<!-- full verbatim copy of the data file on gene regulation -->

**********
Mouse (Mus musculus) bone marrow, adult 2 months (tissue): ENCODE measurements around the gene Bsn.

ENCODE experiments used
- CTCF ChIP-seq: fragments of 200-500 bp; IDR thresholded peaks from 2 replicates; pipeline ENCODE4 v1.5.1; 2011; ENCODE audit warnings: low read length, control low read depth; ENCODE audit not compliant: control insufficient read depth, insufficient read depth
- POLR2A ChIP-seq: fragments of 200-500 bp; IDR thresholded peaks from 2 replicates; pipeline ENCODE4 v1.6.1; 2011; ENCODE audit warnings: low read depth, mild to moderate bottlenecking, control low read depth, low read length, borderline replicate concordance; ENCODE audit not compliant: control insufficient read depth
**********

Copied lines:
Mouse (Mus musculus) bone marrow, adult 2 months (tissue): ENCODE measurements around the gene Bsn.

ENCODE experiments used
- CTCF ChIP-seq: fragments of 200-500 bp; IDR thresholded peaks from 2 replicates; pipeline ENCODE4 v1.5.1; 2011; ENCODE audit warnings: low read length, control low read depth; ENCODE audit not compliant: control insufficient read depth, insufficient read depth
- POLR2A ChIP-seq: fragments of 200-500 bp; IDR thresholded peaks from 2 replicates; pipeline ENCODE4 v1.6.1; 2011; ENCODE audit warnings: low read depth, mild to moderate bottlenecking, control low read depth, low read length, borderline replicate concordance; ENCODE audit not compliant: control insufficient read depth